We have been enthusiastically writing about the Ford F-150 Lightning since it came out, and the Mustang Mach-E is one of our 2021 CleanTechnica Car of the Year contenders. Both vehicles seem to have what it takes to become mass-market models — not just token electric vehicles. The core question many of us have been asking all along is: how many will Ford produce?
Note: I reached out to Ford regarding figures in this story and the core questions. A Ford representative responded, “More detail will be shared later. Stay tuned.” So, for now, we have imperfect data, various assumptions to play with, and a note that specifics will be coming from Ford sooner or later. Stay tuned.
The first topic to discuss is a brief and simple one. Rod Lache of Wolfe Research put out an analyst note right after the F-150 Lightning was revealed to indicate that they were forecasting 80,000 F-150 Lightning sales a year (to start, at least). My first question for Ford was about that. Since we have no specific response regarding that forecast yet, it is up to you and me whether to side with Rod or come up with a higher or lower forecast. All things considered, Rod’s estimate seems reasonable to me for the F-150 Lightning’s opening year (2022). Let us know down in the comment section if you disagree or have any other intel on this topic.
Some official info from Ford regarding batteries does get us into more interesting number games. A Ford press release from May 20 indicates that BlueOvalSK, a joint venture between Ford and SK Innovation, will produce 60 GWh (gigawatt-hours) of battery cells and array modules starting in the middle of the 2020s. Additionally, “Ford’s global BEV plan calls for at least 240 gigawatt hours (GWh) of battery cell capacity by 2030 – roughly 10 plants’ worth of capacity. Approximately 140 GWh will be required in North America, with the balance dedicated to other key regions, including Europe and China.”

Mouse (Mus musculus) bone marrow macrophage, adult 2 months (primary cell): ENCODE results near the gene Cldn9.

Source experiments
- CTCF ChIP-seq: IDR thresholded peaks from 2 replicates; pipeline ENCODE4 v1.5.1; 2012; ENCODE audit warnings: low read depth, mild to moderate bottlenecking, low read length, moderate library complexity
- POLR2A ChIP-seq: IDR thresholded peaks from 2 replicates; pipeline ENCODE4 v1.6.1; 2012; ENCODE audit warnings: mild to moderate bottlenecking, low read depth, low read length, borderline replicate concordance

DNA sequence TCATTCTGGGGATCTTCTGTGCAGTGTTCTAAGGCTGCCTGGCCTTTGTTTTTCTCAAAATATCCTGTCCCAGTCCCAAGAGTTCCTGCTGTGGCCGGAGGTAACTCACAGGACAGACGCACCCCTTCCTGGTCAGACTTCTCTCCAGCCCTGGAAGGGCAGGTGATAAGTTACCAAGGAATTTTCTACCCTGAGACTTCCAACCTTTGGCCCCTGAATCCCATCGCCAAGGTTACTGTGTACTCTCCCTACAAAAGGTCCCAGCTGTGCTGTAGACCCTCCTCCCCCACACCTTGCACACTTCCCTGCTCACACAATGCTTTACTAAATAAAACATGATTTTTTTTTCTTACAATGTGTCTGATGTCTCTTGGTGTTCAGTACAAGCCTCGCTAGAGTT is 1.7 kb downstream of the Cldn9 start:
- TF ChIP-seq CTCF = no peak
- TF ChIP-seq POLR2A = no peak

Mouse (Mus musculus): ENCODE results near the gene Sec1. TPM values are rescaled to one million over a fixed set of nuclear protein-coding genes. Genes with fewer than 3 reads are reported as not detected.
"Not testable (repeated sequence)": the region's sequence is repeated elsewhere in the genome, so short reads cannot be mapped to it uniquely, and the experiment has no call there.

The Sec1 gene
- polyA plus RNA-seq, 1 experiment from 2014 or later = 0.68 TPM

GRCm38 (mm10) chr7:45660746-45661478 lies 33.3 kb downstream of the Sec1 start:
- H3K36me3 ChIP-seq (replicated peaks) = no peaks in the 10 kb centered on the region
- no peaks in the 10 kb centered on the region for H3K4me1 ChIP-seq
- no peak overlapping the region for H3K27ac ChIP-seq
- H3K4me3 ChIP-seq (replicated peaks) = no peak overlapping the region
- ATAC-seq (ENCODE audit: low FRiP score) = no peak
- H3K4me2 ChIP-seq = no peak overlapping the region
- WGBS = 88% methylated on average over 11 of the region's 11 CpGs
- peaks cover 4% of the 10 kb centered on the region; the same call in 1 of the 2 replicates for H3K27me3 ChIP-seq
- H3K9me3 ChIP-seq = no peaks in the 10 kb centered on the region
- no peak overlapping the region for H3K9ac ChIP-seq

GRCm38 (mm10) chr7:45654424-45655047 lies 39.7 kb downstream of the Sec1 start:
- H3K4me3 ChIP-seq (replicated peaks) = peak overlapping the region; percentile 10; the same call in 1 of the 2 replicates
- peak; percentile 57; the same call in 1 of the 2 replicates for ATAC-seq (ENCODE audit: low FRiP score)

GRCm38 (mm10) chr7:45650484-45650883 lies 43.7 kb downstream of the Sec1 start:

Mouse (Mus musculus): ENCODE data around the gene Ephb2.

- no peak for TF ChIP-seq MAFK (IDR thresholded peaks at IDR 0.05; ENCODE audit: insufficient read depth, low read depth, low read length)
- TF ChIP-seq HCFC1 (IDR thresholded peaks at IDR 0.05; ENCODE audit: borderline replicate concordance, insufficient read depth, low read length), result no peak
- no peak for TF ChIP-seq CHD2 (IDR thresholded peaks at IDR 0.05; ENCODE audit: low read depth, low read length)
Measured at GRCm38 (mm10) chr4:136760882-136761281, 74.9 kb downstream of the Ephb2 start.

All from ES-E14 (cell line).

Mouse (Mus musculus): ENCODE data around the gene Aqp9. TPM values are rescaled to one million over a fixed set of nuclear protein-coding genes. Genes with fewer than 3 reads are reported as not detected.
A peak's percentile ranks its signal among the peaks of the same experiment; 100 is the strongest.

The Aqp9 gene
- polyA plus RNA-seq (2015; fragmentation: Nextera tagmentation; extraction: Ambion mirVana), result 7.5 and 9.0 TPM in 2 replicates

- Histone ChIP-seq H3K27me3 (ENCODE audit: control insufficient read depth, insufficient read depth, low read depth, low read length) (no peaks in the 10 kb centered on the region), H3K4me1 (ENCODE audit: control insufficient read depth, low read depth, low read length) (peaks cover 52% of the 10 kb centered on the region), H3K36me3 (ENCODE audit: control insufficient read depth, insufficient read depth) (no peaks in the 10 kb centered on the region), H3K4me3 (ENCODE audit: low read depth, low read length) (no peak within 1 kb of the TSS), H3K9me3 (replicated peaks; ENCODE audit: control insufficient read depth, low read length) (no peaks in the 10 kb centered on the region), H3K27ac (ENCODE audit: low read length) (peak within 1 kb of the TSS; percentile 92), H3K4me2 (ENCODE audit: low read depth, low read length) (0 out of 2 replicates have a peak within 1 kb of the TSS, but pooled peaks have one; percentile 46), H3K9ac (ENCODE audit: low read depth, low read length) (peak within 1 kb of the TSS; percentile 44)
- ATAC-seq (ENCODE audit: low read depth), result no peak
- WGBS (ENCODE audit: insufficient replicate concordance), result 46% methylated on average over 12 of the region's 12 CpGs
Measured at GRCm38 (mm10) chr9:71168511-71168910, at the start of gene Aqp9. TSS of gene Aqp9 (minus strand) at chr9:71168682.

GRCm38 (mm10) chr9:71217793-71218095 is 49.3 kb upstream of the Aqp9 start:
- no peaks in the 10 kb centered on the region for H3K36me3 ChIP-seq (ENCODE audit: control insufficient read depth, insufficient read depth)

Running with those numbers and a few different assumptions, here are some things these numbers could mean:
60 GWh (mid-2020s)
- 600,000 electric vehicles a year with average battery size of 100 kWh
- 666,667 electric vehicles a year with average battery size of 90 kWh
- 750,000 electric vehicles a year with average battery size of 80 kWh
140 GWh (North America, 2030)
- 1.4 million electric vehicles a year with average battery size of 100 kWh
- 1.56 million electric vehicles a year with average battery size of 90 kWh
- 1.75 million electric vehicles a year with average battery size of 80 kWh
240 GWh (globally, 2030)
- 2.4 million electric vehicles a year with average battery size of 100 kWh
- 2.67 million electric vehicles a year with average battery size of 90 kWh
- 3 million electric vehicles a year with average battery size of 80 kWh
We have one more clue regarding 2030. Ford announced a few days ago that it expects for 40% of its global vehicle sales to be fully electric by 2030. We still don’t know what the total figure is that Ford is aiming for. However, a few million seems much more possible with this 40% target in mind. Ford also added these eye-catching figures regarding its first two hot models:
- “Mustang Mach-E, which is bringing new customers to Ford – 70% of buyers, to date”
- “The F-150 Lightning, an all-electric version of the world’s most popular pickup truck, which has amassed 70,000 customer reservations since it was unveiled one week ago.”
I think it’s safe to say that the Mustang Mach-E and F-150 Lightning will remain central components of Ford’s electrification evolution.
With those numbers in mind, let’s skip 2022 and jump to some possibilities for 2023 and 2024 — leading into the 60 GWh mid-2020s figure. If we consider 300,000–500,000 Ford electric vehicle sales a year, dominated by the F-150 Lightning and Mustang Mach-E, we could see both models solidly north of 100,000 within a couple of years. By 2025, we could be talking hundreds of thousands of these inaugural electric Fords (ignoring the earlier Ford Focus Electric). I’m hesitant to make any more specific forecasts or wild assumptions at this point. However, that’s what the comments are for! Jump down in there and get wild.
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